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Portrait Photography tips for Beginners
51. For street photography portraits go incognito
Cameras are everwhere, but carrying around a giant camera bag tends to scare people when doing street photography. Terasa Lewis recommends using a low profile camera bag for doing street photography. This bagis a popular one for street photographers to choose.
52. Bring a Save the Shoot kit
Bring a few non photography related items in your photo bag that can help save a shoot when something goes wrong. The kit might include safety pins for wardrobe malfunctions , Band Aids, a bottle of water, an extra battery and memory card, etc. Tip submitted by Jenny Yates on Facebook.
53. Find interesting looking models
It seems that photographers always seem to pick models who look similar to them, but trying to find someone completely different can really add to your portrait photography. I m not much of a motorcycle goth tattoo type, so when I get the chance to photograph that type of person, I m amazed by everything about the person. This difference makes me interested in the shoot and helps me to get great shots.
54. Use natural reflectors
When shooting at the beach, the white sand will act as a giant reflector if the model is sitting down and close to the sand. When shooting in the city, the top of a silver trash can lid can be a reflector. When shooting near the water, the water can act as a reflector. Remember that the sun is not the only light source. In fact, sometimes what the sun is reflecting off will throw more light on the subject than the direct light from the sun.
55. Wait for a cloudy day
Nothing makes me happier when shooting portraits than a cloudy day. It makes the lighting even and soft because the clouds act like a giant reflector. Also, it cuts out some of the light from the sun so that I can overpower the ambient light with my flash.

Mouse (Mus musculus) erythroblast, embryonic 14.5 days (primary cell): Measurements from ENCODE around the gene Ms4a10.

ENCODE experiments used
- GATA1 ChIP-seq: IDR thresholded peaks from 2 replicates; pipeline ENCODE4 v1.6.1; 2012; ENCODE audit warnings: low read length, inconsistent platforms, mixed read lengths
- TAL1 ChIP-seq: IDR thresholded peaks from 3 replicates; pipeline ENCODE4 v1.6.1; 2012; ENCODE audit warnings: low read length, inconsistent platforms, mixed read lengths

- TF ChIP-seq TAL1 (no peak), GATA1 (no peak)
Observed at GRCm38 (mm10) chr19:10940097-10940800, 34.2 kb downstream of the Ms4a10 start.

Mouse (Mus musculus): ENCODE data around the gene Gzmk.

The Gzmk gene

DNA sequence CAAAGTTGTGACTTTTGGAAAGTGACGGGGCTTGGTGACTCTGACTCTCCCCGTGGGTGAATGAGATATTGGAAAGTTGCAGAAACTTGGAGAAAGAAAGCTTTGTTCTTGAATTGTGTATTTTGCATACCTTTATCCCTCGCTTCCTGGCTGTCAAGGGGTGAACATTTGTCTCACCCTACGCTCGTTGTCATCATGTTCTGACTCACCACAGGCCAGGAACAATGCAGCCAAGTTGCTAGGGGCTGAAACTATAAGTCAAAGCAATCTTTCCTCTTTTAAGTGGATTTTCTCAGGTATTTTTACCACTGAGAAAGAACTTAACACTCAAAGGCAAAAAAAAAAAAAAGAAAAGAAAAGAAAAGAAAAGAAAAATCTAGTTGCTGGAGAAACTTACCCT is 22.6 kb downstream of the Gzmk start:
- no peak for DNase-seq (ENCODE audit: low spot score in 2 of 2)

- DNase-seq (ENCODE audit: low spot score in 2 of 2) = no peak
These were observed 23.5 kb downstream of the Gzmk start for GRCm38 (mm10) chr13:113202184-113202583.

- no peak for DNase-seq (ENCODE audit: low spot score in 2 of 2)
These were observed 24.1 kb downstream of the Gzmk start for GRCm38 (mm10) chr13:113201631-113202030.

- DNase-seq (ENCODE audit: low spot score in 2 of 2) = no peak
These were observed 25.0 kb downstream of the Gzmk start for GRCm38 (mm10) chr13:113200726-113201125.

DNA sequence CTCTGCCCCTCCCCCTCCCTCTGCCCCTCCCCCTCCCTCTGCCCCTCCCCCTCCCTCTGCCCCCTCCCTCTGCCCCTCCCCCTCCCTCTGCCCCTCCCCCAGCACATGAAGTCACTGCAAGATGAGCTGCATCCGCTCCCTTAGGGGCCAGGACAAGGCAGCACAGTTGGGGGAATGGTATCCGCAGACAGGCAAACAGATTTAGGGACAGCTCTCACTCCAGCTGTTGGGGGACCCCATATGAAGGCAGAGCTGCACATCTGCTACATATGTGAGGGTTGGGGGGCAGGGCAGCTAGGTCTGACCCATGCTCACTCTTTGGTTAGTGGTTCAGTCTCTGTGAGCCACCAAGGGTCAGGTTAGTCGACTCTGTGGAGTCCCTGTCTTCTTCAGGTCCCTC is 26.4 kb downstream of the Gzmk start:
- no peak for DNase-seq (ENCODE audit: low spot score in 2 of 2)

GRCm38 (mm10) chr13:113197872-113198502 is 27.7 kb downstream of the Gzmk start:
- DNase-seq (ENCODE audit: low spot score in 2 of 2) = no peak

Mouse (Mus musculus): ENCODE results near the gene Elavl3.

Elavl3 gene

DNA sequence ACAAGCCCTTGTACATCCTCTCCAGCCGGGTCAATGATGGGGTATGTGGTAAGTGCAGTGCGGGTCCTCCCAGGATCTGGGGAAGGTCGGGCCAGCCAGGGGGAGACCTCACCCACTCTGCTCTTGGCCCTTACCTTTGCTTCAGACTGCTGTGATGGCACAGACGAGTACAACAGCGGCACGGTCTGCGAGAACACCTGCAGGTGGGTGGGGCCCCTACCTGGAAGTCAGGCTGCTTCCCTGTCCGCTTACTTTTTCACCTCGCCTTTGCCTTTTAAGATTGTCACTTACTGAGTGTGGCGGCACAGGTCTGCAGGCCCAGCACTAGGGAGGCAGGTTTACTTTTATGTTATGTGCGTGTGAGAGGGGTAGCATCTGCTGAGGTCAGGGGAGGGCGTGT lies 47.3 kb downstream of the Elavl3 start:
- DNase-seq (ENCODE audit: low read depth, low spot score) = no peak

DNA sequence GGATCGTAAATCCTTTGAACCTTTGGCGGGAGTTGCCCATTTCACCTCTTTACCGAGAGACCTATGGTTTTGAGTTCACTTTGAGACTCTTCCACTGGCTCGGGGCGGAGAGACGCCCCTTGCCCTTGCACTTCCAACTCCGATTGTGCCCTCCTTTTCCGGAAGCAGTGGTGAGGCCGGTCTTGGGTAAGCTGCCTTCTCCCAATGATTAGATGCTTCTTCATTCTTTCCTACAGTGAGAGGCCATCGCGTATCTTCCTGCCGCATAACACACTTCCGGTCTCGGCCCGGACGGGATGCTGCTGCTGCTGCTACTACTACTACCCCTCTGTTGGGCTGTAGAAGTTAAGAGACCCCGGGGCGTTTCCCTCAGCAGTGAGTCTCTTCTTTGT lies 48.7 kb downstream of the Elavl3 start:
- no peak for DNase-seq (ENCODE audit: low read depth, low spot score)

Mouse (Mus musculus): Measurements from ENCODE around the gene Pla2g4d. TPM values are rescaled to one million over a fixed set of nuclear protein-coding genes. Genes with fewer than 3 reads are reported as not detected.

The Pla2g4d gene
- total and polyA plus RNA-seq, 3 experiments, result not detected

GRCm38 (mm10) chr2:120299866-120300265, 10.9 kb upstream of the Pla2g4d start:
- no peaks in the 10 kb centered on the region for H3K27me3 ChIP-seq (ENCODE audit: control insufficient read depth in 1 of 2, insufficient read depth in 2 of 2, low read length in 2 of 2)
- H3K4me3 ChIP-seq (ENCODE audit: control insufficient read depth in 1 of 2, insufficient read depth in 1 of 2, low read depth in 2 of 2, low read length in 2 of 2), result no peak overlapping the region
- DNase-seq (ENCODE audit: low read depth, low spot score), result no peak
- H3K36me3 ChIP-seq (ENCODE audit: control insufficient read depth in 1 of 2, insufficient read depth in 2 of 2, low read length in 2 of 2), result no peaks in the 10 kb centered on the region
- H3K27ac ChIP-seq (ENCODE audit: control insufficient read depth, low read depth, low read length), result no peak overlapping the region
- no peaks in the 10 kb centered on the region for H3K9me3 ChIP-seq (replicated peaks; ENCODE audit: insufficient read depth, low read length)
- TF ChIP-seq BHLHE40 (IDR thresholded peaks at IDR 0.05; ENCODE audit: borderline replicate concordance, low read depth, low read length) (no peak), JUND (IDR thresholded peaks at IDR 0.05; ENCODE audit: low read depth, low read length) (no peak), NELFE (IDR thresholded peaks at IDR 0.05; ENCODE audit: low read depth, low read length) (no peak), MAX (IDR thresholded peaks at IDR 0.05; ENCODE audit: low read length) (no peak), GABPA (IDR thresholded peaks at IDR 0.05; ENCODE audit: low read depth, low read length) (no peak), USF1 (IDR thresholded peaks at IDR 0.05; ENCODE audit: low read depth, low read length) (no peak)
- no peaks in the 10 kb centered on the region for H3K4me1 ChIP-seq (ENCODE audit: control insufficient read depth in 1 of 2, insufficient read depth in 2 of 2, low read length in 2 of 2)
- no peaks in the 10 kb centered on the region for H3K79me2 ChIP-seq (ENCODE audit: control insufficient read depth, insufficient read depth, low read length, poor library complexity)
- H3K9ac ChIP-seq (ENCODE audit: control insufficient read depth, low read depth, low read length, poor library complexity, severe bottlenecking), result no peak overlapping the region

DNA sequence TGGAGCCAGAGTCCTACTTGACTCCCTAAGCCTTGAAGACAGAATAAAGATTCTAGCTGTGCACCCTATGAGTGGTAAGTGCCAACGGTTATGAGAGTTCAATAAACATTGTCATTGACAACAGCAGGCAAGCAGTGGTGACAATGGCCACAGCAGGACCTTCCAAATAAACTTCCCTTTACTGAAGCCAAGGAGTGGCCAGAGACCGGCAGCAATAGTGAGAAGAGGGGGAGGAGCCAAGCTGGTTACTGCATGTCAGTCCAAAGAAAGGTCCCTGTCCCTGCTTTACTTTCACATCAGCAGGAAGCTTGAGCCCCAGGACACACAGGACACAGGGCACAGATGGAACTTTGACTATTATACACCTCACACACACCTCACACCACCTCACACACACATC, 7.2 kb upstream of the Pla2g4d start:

56. Ditch the light stand and use a broom handle instead
When shooting with an assistant, I find it much easier to attach the flash to the end of a wooden dowel or broom handle rather than using the light stand. This way the assistant can just hold it instead of putting the light on a stand and worrying about the light getting knocked over in the wind all day. Makes things much faster to work with.
57. Protect your flashes with air cushioned stands
If you choose to use stands (when you don t have an assistant or you re shooting indoors), spend an extra $30 to buy air cushioned light stands so that the light won t come crashing down if you release the clamp without holding the extension pole. It s definitely worth the extra money.
58. Put three photos in a row
I love shooting in continuous high mode when I photograph kids. Inevitably, they dump a bucket of sand on their head, trip, or do something funny. Take the three or four pictures and combine them into a little film strip in Photoshop to show the short story.
59. Never allow the model to wait on you
Nothing kills the excitement and energy of a shoot more than making the model wait for 10 minutes for the photographer to work on getting lights set up and camera settings properly prepared. Get your gear ready before the model ever shows up so you can keep the energy moving.
60. Contrast clothes and environment
When I shoot portraits for clients, I love to take couples who are dressed nicely into old rustic city locations, and when the subject is dressed casually, I like to take the subject into a more formal location like a church or garden. The contrast makes for interesting portraits.
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